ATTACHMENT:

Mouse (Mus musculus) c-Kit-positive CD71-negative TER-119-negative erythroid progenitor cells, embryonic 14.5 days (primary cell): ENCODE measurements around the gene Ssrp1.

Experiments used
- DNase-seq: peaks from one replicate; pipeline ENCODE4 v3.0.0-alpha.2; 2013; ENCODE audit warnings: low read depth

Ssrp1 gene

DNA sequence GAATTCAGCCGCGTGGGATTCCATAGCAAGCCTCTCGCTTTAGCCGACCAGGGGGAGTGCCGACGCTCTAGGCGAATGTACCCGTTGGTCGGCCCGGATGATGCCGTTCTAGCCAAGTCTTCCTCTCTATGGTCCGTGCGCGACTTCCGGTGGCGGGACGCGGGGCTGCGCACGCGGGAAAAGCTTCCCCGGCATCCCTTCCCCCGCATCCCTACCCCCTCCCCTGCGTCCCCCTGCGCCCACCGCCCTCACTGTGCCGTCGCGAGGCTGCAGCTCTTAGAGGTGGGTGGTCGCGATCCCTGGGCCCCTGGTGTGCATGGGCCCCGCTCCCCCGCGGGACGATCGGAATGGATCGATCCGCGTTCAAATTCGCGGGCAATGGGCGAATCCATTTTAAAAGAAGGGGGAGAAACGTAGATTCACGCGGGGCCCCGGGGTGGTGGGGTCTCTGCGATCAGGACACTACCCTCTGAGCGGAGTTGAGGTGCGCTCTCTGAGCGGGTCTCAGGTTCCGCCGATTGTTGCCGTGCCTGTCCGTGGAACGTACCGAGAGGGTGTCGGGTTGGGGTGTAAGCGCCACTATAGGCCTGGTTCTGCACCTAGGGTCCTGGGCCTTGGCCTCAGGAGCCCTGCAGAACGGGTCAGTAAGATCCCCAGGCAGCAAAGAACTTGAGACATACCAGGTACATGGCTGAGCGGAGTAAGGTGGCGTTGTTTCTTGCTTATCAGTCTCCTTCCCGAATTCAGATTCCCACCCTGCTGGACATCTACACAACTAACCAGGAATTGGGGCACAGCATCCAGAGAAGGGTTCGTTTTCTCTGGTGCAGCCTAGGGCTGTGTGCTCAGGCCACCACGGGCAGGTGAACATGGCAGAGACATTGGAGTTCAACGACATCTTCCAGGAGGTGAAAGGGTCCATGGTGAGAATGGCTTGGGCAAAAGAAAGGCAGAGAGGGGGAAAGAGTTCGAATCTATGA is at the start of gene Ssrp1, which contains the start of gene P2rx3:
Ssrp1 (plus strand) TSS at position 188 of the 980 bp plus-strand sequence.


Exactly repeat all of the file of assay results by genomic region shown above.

Mouse (Mus musculus) c-Kit-positive CD71-negative TER-119-negative erythroid progenitor cells, embryonic 14.5 days (primary cell): ENCODE measurements around the gene Ssrp1.

Experiments used
- DNase-seq: peaks from one replicate; pipeline ENCODE4 v3.0.0-alpha.2; 2013; ENCODE audit warnings: low read depth

Ssrp1 gene

DNA sequence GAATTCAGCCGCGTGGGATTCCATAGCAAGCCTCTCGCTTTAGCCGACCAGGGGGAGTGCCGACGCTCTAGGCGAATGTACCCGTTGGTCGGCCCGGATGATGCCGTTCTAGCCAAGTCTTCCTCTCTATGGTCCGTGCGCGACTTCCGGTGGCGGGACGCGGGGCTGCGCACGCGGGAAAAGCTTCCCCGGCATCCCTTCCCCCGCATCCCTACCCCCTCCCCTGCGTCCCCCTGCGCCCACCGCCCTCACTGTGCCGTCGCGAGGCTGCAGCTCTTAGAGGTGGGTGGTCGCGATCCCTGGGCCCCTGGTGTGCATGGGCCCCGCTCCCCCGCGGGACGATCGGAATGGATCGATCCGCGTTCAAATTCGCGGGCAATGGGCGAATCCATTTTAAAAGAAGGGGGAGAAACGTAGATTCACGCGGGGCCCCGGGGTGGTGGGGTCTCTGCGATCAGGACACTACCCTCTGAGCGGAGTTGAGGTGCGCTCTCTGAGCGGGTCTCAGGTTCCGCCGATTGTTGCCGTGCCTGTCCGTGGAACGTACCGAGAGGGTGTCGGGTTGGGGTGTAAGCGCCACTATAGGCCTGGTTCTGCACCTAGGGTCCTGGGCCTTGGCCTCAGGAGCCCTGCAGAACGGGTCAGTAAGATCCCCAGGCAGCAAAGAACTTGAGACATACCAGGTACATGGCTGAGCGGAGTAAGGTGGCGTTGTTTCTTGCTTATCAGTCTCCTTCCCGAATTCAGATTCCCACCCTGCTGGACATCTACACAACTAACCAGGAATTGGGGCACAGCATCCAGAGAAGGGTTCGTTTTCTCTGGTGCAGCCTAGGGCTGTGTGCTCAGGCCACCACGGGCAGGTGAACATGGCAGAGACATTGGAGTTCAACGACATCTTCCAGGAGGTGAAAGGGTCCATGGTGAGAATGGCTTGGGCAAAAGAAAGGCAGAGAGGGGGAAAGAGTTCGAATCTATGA is at the start of gene Ssrp1, which contains the start of gene P2rx3:
Ssrp1 (plus strand) TSS at position 188 of the 980 bp plus-strand sequence.